The Arkansas Ethics Commission received a record 146 citizen complaints filed against candidates and others during the 2018 election cycle, a 45 percent increase over the 2012 election cycle, an official said Friday.
The increased workload has pushed the agency to “the breaking point,” commission Director Graham Sloan warned.
Sloan has asked for Gov. Asa Hutchinson’s support for the commission’s request for two more staff positions, restoration of its funding for operations to $108,367, and an appropriation of $25,000 to replace its antiquated website.
“At the request of the five members of the Arkansas Ethics Commission (the ‘AEC’), I am sending this letter to … alert you to a critical situation at the AEC caused by a shortage of resources necessary for the AEC to meet its statutory duties; and … seek your assistance in obtaining the additional resources needed to solve the problem,” Sloan wrote in his letter dated Dec. 28 to Hutchinson. The letter was presented to the commission at its meeting Friday.
“Over time the AEC’s jurisdiction has been expanded and its caseload has increased significantly in both complexity and volume. Meanwhile, the size of its staff has remained static for almost 20 years and its funding for operations has actually shrunk.”
In response, Hutchinson said the staffing needs requested by the commission “warrant additional review and consideration.
“I look forward to working with you and the leadership of the Arkansas General Assembly to consider your requests during the upcoming legislative session,” the governor wrote in a letter dated Jan. 8 to Sloan. The governor’s letter was also given to the commission Friday.
Hutchinson said he forwarded the commission’s request to fund an upgrade of its website to the state Department of Finance and Administration for further review.
A Joint Budget Committee co-chairman, Sen. Larry Teague, D-Nashville, said Friday that Sloan sent him a copy of the letter to Hutchinson.
“I want to help him,” he said.
Teague said the commission probably needs two more employees.
“I hope we can get him one this year and one next year or something to that effect,” he said.
Sloan said Friday in an email to the Arkansas Democrat-Gazette that the commission was granted authority by the Legislature to have three new positions in 2015, “but never got the funding to fill them.
“So we got new positions on paper, but never had the money to fill them and then the positions got taken back because they were unfilled,” he said.
The commission’s request for more funding and employees will be considered by lawmakers in the regular session that started Monday. Senate President Pro Tempore Jim Hendren, R-Sulphur Springs, urging his fellow senators to begin the session with a determination that “the culture of greed and corruption is over,” and warned that his admonition also applies to lobbyists, business interests and others.
Five former state lawmakers have either been convicted or pleaded guilty to federal crimes as a result of investigations in the past 2½ years.
The commission’s budget is $785,745 in fiscal 2019, which started July 1, said Scott Hardin, a spokesman for the finance department. The commission’s expenses totaled $721,822 in fiscal 2018, he said.
In his letter to the governor, Sloan said, “Despite a significant increase in the AEC’s areas of jurisdiction and workload, the size of its staff has remained fixed at the 1999 level of nine employees.”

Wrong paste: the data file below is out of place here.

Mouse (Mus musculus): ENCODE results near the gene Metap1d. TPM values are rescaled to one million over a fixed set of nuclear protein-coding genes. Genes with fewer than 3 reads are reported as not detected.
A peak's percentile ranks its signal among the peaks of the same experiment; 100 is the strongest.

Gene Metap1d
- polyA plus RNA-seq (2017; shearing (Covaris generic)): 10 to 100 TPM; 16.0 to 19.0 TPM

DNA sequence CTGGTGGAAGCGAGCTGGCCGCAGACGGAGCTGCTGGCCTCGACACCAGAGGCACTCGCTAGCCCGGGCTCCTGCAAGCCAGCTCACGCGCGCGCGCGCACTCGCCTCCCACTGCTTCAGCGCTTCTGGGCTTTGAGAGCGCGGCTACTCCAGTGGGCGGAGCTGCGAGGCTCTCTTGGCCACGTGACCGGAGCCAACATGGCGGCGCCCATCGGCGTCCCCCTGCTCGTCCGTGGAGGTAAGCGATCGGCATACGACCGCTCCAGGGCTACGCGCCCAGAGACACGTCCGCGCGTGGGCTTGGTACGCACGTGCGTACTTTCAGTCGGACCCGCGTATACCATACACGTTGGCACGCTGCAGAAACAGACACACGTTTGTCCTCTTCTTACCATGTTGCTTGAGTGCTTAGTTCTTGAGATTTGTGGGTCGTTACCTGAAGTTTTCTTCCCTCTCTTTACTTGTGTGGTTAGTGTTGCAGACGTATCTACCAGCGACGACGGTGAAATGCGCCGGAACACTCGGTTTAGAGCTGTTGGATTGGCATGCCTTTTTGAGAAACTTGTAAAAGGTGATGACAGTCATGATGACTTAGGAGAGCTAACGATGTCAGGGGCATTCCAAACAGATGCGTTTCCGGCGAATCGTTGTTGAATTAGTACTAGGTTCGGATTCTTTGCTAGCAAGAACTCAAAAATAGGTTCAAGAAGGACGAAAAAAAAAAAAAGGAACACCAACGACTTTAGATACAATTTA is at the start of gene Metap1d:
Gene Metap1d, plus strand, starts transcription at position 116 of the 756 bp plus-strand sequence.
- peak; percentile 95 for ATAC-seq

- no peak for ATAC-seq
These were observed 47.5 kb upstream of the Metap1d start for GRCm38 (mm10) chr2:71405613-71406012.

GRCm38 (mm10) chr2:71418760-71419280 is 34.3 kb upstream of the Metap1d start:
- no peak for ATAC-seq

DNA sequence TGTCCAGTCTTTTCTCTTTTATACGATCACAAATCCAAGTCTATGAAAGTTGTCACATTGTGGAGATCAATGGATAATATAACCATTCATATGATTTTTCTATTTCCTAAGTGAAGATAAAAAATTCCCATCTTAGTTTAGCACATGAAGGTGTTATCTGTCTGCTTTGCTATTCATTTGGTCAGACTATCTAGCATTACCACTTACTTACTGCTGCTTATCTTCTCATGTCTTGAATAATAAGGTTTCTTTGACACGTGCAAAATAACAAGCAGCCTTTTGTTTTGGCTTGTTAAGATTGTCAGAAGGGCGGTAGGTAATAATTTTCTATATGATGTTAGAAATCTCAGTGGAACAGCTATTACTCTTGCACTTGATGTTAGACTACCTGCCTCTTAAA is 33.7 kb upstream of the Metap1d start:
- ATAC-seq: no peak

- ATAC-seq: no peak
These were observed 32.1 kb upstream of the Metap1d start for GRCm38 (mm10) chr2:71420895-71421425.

The Ethics Commission was established in 1991 under Initiated Act 1 of 1990, and started with three employees. More employees were added in 1995 and 1999 to increase their ranks to nine, he said in his letter.
The commission “has reached a crossroads at which it necessary to expand its staff in order to handle cases in the time and manner required by law,” so it is seeking a new attorney specialist position and a compliance specialist position, Sloan said.
Residents filed 101 ethics complaints during the 2012 election cycle, 138 ethics complaints during the 2014 election cycle and 146 during the 2018 election cycle, Sloan said.
The commission’s jurisdiction has steadily grown over the past 10 years, but its appropriation for operations has actually decreased from $108,367 to $94,489, so it’s seeking restoration to the 1999 level of $108,367, he said.
“Several years ago, the AEC’s funding was moved from the Central Services fund to the Miscellaneous State Agencies fund, resulting in mandatory spending blocks, which effectively have reduced the funding available for operations even further,” Sloan said. “Over the past three fiscal years, the shortfall has averaged more than 12 [percent]. The loss of funding has severely impacted discretionary programs such as education and training and compliance reviews.”
The commission’s website was designed and published in 1999, he said.
“Obviously, web design has marched forward several steps in innovation in the past twenty years,” he wrote. “While minimally functional, the current site is woefully outdated and is often the source of derision from its users. In order to bring the site into the 21st century and within the scope of the state’s Data Center Optimization Initiative, the AEC is requesting $25,000 to replace its current website.”
During its meeting, the commission elected Walmart Inc.’s in-house attorney Tony Juneau of Rogers as its chairman and Ashley Driver Younger of Little Rock as its vice chairman. Younger is executive director of the nonprofit group Central Arkansas Rescue Effort for Animals Inc.
The commission also includes Harding University faculty member Lori Klein of Searcy; Alice Eastwood of Bentonville, who is a senior director of international ethics for Walmart Inc.; and retired educator Sybil Jordan Hampton of Little Rock.
A Section on 01/19/2019